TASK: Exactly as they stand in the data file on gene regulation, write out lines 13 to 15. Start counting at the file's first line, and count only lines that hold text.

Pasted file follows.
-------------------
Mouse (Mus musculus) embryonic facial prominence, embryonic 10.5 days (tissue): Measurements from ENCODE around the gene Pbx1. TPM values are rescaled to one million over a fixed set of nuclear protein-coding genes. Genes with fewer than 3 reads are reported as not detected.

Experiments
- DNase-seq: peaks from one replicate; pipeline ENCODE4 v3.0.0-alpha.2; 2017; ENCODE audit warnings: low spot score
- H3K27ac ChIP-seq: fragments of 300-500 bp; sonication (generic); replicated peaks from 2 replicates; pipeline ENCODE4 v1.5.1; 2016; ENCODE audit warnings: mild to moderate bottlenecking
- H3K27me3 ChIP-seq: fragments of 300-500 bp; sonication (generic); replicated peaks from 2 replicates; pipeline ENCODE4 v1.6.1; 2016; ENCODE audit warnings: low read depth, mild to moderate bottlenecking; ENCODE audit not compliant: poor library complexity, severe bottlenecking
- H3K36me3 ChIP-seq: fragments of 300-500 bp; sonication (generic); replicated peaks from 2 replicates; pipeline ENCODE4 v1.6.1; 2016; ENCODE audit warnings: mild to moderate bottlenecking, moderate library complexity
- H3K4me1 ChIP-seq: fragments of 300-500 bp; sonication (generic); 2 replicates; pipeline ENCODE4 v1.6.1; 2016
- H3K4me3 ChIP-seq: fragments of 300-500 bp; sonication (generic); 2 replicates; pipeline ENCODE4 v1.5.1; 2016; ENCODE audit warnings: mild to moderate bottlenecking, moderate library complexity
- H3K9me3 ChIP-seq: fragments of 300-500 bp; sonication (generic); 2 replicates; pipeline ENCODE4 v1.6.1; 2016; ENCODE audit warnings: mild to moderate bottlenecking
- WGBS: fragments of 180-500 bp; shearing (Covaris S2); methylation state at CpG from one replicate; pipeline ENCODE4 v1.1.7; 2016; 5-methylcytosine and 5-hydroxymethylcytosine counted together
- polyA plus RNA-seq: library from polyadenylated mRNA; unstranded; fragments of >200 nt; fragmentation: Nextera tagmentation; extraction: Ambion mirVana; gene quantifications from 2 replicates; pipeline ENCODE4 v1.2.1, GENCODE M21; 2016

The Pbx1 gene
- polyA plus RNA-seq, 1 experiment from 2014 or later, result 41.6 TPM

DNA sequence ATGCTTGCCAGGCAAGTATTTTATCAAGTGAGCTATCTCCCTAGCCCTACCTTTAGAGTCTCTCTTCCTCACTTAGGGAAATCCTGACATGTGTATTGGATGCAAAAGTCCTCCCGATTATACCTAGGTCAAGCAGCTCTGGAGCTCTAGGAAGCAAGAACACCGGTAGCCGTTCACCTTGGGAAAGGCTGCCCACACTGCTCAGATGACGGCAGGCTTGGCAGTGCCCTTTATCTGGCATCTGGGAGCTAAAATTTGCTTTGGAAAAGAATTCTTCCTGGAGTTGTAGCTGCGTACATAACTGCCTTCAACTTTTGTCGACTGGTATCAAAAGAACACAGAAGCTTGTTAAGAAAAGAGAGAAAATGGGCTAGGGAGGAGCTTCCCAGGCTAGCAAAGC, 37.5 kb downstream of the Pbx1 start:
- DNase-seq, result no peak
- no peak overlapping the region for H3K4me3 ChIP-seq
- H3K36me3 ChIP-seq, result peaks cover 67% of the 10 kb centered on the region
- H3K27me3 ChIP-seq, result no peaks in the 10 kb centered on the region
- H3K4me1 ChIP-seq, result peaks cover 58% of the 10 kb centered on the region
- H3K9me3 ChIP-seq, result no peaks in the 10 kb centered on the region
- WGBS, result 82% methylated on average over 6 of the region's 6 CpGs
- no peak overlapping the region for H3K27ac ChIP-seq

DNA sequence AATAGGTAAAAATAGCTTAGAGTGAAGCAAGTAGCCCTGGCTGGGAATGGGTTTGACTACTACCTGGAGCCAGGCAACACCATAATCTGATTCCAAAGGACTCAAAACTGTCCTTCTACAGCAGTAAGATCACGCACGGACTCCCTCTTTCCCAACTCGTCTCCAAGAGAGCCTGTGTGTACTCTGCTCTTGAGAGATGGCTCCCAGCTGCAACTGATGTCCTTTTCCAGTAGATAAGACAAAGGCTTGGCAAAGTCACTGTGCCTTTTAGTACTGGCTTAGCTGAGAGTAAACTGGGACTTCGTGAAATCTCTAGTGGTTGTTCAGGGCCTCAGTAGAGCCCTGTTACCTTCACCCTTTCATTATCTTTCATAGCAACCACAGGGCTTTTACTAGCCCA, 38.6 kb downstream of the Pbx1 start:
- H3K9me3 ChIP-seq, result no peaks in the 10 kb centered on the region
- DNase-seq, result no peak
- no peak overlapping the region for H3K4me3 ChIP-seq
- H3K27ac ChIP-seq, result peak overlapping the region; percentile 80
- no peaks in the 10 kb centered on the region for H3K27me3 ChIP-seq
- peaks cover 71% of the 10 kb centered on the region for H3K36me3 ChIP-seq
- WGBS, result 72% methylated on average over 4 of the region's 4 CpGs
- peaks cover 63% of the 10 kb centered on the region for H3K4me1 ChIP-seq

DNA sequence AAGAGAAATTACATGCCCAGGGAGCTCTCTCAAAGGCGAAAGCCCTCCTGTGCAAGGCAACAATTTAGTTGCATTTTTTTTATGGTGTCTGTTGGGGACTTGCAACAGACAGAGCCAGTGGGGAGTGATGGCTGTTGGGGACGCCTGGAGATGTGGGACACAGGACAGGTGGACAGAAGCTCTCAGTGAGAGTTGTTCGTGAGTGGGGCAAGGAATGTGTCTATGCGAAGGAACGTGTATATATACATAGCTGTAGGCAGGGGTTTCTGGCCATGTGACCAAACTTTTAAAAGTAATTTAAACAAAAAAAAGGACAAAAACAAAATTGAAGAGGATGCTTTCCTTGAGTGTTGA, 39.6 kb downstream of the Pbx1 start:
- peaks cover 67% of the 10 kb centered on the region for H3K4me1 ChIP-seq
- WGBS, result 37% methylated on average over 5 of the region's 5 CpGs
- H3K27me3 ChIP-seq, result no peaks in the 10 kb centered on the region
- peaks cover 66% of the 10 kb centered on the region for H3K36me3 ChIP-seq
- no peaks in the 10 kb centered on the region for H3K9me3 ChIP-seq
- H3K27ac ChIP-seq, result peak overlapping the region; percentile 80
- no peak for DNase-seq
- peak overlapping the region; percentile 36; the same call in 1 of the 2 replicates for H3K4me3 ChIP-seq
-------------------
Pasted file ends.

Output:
- polyA plus RNA-seq, 1 experiment from 2014 or later, result 41.6 TPM

DNA sequence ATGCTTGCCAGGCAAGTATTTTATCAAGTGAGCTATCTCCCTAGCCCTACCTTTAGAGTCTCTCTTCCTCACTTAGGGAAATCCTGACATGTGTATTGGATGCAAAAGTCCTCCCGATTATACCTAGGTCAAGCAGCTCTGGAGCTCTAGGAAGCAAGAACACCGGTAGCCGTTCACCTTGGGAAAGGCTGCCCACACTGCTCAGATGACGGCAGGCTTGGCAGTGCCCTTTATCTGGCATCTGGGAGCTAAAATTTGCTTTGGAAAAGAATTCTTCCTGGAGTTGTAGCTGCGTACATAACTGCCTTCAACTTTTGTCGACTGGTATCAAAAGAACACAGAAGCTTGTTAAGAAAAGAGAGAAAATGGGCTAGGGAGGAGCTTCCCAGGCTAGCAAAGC, 37.5 kb downstream of the Pbx1 start:
- DNase-seq, result no peak